In the end, perhaps five individual iron-60 atoms are identified in a measuring process that lasts several hours. Pioneering work on iron-60 detection was conducted at TU Munich. Presently, however, Canberra at the Australian National University is the only existing facility worldwide that is sensitive enough to perform such measurements.
In total, only about one thousand iron-60 atoms have been measured in the past 20 years. For the interstellar plutonium-244, which occurs in concentrations more than 10,000 times lower, only data for individual atoms were available for a long time. Only recently has it been possible to determine about a hundred plutonium-244 atoms at a specialized infrastructure in Sydney—similar to the HAMSTER facility currently under development at the HZDR.
However, only certain samples are suitable for investigation, which act as archives to preserve these atoms coming from space for millions of years. Samples from the Earth’s surface, for example, are rapidly “diluted” by geological processes. Sediments and crusts from the deep sea, which slowly form undisturbed on the ocean floor, are ideal. Alternatively, samples from the lunar surface are suitable because disruptive processes are hardly a problem.
On a research trip until the beginning of November 2023, Wallner and his colleagues will hunt for further cosmic isotopes at particularly suitable AMS facilities in the Australian cities of Canberra (iron-60) and Sydney (plutonium-244). For this purpose, he has received a number of lunar samples from the U.S. space agency NASA.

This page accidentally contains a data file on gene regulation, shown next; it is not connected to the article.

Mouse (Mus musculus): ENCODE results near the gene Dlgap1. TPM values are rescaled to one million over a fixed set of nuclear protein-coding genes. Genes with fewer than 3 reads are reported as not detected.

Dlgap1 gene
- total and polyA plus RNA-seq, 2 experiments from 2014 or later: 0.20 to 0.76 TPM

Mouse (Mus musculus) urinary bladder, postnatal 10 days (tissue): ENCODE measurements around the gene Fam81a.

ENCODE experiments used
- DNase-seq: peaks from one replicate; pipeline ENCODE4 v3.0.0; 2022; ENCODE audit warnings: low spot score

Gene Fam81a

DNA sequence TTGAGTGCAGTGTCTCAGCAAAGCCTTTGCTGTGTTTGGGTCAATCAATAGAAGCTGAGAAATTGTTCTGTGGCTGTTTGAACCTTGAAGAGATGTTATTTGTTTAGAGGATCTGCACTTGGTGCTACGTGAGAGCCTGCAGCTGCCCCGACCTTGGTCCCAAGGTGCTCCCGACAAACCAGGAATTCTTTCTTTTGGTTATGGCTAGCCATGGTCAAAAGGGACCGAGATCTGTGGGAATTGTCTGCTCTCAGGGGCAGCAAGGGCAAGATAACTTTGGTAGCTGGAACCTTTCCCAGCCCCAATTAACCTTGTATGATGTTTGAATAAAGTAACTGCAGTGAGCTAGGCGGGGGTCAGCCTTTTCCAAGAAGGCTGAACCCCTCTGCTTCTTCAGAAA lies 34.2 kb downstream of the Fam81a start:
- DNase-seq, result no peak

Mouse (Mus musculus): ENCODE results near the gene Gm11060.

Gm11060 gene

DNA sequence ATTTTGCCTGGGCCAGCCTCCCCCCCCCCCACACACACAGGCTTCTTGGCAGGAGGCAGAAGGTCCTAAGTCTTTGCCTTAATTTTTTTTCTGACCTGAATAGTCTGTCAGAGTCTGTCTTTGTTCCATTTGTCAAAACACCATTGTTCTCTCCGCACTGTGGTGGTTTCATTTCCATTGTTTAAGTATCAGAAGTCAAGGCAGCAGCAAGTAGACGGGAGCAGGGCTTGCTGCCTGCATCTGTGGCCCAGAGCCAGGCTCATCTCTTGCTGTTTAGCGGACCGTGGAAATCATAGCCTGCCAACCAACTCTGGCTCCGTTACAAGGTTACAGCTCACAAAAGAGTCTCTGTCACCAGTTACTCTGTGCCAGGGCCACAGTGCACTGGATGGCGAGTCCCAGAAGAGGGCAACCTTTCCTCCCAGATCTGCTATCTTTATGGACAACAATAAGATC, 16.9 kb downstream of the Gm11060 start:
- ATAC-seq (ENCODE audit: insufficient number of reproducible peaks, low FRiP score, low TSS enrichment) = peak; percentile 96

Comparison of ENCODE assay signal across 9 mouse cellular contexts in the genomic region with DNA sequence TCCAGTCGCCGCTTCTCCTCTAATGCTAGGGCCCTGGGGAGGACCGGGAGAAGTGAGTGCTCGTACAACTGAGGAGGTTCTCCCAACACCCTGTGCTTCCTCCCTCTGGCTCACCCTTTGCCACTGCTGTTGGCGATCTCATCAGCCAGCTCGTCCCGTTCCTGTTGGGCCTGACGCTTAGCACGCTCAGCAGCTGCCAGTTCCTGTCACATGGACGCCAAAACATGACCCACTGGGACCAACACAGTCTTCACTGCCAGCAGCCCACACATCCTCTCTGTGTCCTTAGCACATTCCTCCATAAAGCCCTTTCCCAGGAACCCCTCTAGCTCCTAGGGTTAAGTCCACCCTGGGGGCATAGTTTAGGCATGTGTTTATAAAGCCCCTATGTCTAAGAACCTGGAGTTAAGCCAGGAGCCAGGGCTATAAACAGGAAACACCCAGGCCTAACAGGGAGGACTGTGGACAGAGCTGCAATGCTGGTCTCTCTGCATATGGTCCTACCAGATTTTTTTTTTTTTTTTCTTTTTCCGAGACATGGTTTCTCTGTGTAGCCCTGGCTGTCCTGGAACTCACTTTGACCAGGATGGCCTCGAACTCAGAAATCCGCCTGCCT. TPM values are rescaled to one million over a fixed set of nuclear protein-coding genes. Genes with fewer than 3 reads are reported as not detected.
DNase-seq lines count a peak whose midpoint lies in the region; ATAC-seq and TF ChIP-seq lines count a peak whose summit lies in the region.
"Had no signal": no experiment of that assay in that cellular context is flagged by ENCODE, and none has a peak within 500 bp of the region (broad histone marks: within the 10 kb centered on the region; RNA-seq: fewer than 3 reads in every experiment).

“Parallel measurements are also taking place at HZDR. These unique samples will allow us to gain new insights into supernova explosions near Earth, but also into the heaviest elements in our galaxy which are formed through these and other processes,” Wallner says.
Brian D. Fields et al, Deep-Sea and Lunar Radioisotopes from Nearby Astrophysical Explosions, Annual Review of Nuclear and Particle Science (2023). DOI: 10.1146/annurev-nucl-011823-045541
Helmholtz Association of German Research Centres
Tracking near-Earth cosmic explosions (2023, November 2)
retrieved 2 November 2023